The results from SAP
The calculations from SAP take information about your home covering all areas of the heating, hot water systems, the thermal properties of the walls, roof and windows which will keep heat in, and any micro-generation or energy saving measure that you might have in place. Using all this information it is possible to understand a lot about the energy usage and potential for your home.
Using the same calculations in SAP, Be Energy Smart takes the information that you provide in the energy assessment and calculate your energy potential and we let you see what measures that you could take to reduce your energy bill and CO2 emissions.
The results explained
The standard energy rating provides three main results:
- An energy cost rating (SAP rating) – calculates the energy costs associated with space heating, water heating, ventilation, and lighting, less any cost savings from energy generation technologies. So that the results are independent of dwelling size for a given house or home, it is adjusted for floor area. The overall rating is provided using a scale from 1 to 100 with the higher number representing better costs.
- An environmental impact rating – this calculates the annual CO2 emissions associated with space heating, water heating, ventilation and lighting, less the emissions saved by energy generation technologies and is again adjusted for area.
- An overall Dwelling Emission Rate (DER) – equal to the annual CO2 emissions per unit floor area for space heating, water heating, ventilation and lighting, less the emissions saved by energy generation technologies, expressed in kg/m²/year.
The most useful of these results, for a home owner and someone looking to reduce their energy bills, is the SAP Rating. The results are presented on scales resemble grades; the grades go from A to G according to the following table:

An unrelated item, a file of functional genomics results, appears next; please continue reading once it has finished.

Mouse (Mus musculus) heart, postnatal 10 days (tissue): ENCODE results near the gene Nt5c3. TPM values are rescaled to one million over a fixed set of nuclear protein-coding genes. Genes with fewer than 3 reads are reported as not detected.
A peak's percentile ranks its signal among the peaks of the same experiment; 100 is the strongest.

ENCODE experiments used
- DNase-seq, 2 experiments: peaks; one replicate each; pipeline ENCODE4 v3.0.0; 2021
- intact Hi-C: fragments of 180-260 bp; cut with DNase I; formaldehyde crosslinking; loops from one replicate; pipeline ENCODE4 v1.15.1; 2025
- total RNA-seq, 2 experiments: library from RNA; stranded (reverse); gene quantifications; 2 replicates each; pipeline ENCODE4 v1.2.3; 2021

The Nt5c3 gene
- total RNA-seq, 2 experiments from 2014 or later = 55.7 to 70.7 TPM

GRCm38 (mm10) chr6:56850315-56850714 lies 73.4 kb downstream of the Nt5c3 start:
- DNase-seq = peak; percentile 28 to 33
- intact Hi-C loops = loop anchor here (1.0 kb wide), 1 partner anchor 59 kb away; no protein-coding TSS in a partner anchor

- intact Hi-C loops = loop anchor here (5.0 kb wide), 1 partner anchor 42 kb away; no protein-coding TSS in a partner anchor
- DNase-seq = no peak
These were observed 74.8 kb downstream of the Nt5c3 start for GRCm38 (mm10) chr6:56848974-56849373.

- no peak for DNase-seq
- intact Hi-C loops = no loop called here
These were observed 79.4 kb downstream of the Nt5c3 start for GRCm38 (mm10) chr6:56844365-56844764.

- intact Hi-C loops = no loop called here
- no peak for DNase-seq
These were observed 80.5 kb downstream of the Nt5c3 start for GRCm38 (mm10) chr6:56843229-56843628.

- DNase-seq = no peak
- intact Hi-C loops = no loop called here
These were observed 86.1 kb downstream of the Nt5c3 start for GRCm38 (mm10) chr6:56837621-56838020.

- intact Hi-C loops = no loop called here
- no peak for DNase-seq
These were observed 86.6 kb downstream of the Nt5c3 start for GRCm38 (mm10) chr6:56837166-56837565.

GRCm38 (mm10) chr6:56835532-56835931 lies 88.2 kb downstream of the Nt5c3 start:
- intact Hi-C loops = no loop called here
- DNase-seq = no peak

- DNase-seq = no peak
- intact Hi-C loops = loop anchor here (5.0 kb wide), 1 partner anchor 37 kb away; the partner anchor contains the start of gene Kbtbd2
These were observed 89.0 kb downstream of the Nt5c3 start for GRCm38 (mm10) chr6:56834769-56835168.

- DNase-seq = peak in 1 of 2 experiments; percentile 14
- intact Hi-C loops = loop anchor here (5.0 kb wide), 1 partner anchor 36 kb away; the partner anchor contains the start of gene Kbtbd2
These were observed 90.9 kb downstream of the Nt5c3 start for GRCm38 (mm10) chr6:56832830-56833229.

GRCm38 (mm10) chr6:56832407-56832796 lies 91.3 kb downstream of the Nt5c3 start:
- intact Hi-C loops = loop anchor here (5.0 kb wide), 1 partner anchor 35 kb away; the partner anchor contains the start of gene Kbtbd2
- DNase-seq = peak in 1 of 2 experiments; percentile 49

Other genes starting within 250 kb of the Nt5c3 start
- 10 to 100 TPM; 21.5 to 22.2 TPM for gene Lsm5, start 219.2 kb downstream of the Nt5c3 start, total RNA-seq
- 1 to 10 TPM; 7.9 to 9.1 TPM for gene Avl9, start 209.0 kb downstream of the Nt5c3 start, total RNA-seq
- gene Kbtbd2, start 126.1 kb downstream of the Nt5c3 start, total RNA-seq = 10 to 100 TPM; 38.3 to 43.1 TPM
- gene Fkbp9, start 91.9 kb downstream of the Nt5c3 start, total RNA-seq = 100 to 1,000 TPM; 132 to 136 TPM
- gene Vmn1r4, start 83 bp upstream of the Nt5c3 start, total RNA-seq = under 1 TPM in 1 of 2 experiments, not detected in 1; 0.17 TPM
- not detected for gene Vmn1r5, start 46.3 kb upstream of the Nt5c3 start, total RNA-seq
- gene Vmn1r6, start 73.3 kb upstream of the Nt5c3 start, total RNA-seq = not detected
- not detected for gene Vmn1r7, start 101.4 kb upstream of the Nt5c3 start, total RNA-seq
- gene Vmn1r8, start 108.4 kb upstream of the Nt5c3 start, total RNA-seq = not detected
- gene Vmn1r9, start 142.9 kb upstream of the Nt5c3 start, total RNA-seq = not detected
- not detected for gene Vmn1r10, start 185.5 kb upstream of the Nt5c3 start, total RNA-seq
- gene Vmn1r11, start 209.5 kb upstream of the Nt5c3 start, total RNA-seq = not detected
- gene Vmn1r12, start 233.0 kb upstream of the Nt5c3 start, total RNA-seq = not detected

SAP and Electrical Appliances
Appliances have a very similar energy rating and it is a very easy way to find out how efficient the electrical appliance is. It is easiest to understand if you compare energy ratings with each other. For example, if I have a washing machine with an energy rating of A, it uses less power than a washing machine with an energy rating of B.
Different appliances give different reasons for awarding an energy rating. This is where it can become quite complicated for the consumer. Ideally, all of your appliances would be A grade, implying that your home is using energy efficiently, reducing your energy costs as well as your impact on the environment.
For example, energy saving light bulbs have an SAP rating of “A” and last up to 10 times as long as their incandescent equivalents. Replacing one bulb for the other not only saves you in energy cost, but saves you the time and cost of purchasing new bulbs as well.
And with an A rating, you can be sure that you are doing less harm to the environment when you accidentally leave your light on overnight. The energy use is significantly reduced, and the result is less carbon emissions and a cheaper electric bill.
Energy Saving Tip
One of the easiest and most cost effective ways to improve your SAP rating is to switch to energy saving light bulbs. Energy saving light bulbs use only 20% of the energy of incandescent (standard) light bulbs while still providing the same amount of light.
The result is high efficient energy saving lighting without much inconvenience. Beyond requiring energy saving light fittings on occasion, the most you will need to do is replace your old bulb when it burns out with an energy saving bulb.
- Are there any significant differences between the previous version of SAP and SAP 2009?
- The most significant change is the move to calculating the energy demand on a monthly basis. The purpose of this is to provide more accurate assessments of energy use across the different seasons of the year. Similarly, the other changes are focused on improving the accuracy of dwelling assessments, particularly low energy dwellings.
- Will the new version of SAP produce the same results as the previous?
- Because of changes to SAP, such as moving to a monthly based energy calculation and reduced water heating demand, and the assumptions used in relation to Part L of the Building Regulations there may be very small differences in the results compared with those produced using SAP 2005.
- Why are we using the 2005 SAP methodology to assess CO2 emission factors?
- It has been decided to continue using the SAP 2005 methodology for producing carbon emission factors based on the most up-to-date information available. Nonetheless, it was recognised that further work was required to examine the difference in carbon savings between distributed generation and grid based generation in terms of transmission losses. This will be considered, amongst other issues, as part of a proposed extensive review of SAP.
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